Initially Lucas wondered how much like him the SIM is. A couple of his classmates commented a few weekends ago that Lucas did not seem himself lately in school. He said something about not feeling well, and informed Portia. She replied; it takes a while for the sim to pick up and emulate most of Lucas’s characteristics. She must have been right; no one said anything to him during a pickup baseball game this last weekend.
Lucas turned towards Nokomis Junior High, just across the street from his house. What looked back at him were dark windows, some covered in weathered plywood. Actually, most of the higher windows without wired glass were jagged holes. Lucas admitted to himself, he might have had a hand in some of those broken panes.
Nokomis was the junior high he spent two years thinking would be his school, then last year the school board voted to shutter it. Now it sits empty, waiting from him and his buddies to break into it, and start preliminary demolition. Until the waning days of last school year, he looked forward to waiting until the first bell, then walk across the street, and be in his homeroom before the second bell. Now he and his fellow Minnehaha Elementary alum rode a bus to far away Sanford Junior High, were they were all new kids this year. Minnehaha suffered the same fate as Nokomis, and was already crumbling under the incessant pounding of the wrecking ball.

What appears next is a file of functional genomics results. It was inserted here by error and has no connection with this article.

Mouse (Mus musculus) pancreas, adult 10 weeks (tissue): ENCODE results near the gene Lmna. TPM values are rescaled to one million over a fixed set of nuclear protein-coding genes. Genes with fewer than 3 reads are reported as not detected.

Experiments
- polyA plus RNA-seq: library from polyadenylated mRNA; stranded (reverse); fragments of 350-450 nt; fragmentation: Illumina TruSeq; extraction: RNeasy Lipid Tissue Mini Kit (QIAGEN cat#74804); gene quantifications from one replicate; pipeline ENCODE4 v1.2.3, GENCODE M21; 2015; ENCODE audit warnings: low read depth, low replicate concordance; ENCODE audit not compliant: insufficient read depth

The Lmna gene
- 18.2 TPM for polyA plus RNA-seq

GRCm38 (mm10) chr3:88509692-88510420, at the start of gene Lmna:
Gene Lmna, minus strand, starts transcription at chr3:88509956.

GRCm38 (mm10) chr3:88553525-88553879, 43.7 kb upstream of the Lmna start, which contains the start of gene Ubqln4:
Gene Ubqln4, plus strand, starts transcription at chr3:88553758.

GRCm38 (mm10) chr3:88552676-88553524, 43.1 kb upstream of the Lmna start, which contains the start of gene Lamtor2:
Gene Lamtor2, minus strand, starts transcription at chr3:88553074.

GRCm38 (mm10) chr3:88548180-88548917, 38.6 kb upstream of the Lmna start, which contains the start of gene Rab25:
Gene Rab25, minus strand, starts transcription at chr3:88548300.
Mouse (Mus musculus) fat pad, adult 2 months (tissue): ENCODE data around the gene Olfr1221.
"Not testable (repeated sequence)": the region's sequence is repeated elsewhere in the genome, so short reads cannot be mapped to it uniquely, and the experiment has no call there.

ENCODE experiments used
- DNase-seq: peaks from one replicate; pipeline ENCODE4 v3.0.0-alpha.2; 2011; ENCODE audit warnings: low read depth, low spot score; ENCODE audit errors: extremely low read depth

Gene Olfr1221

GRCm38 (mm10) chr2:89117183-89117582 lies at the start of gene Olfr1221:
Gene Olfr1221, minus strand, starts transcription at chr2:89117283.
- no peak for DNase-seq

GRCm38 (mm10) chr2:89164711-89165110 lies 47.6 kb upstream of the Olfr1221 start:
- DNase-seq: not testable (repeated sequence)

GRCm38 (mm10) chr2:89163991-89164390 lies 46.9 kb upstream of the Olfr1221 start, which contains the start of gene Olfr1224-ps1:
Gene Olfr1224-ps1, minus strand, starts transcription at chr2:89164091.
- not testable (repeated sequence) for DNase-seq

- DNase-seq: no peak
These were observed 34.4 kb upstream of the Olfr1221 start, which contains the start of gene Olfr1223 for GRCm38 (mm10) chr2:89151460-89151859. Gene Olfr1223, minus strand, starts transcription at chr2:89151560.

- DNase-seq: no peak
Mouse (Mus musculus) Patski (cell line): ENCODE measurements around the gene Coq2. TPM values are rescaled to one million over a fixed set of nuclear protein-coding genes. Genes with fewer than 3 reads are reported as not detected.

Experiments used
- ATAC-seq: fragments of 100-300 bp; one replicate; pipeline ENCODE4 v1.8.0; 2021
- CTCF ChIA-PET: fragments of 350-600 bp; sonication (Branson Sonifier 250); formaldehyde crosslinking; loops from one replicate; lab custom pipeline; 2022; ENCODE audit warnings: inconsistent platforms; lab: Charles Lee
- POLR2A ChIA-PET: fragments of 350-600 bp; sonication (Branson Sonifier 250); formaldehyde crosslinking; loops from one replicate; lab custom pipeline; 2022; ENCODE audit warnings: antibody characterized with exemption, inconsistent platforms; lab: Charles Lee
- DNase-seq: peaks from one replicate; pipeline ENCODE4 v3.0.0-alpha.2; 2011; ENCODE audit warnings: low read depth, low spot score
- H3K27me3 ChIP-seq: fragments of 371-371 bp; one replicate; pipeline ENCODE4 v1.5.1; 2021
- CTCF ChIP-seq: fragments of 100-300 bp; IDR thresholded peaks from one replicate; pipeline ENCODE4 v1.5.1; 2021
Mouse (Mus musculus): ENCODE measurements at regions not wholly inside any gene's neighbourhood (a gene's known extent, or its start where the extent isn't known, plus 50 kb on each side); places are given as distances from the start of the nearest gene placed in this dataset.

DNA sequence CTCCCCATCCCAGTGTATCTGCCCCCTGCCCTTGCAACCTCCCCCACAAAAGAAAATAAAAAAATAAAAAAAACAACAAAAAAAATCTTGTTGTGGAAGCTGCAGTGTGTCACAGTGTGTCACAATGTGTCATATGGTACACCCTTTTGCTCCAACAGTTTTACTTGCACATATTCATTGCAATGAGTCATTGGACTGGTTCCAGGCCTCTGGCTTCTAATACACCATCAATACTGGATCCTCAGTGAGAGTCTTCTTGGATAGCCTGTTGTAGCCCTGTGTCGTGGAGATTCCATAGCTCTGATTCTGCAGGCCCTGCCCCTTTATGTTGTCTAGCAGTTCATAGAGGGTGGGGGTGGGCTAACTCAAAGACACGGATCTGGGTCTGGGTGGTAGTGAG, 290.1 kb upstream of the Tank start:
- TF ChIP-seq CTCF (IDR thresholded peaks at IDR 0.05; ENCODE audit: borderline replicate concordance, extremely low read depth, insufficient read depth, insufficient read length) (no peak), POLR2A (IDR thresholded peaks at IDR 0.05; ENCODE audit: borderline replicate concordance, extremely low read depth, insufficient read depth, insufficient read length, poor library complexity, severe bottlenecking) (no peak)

Lucas crossed the street and angled across the expanse of asphalt that made up the schools play yard. Even though Lucas walked around the old school hundreds of times, he always gave it more than a cursory study whenever he found himself within its shadows. Unless of course there was “big kids,” loitering about the grounds, then he pretended the old rust colored brick building did not exist.
His approach took him past one of the rear doors. The horseshoe-shaped three-story building used to have two rear entrances, but the western leg of the horseshoe was extended with an aluminum and plastic one story addition. Between the two horseshoe legs was a courtyard. A large chain-link fence was supposed to keep “unauthorized personal” from the dark underbelly of the old school, but afforded little success in the security department. In the old days, he and his cohorts preferred method of entry was climbing the gate, slipping through the gap at the top, and climbing down the other side. Other vandals simply cut the chain-link away from the gates frame.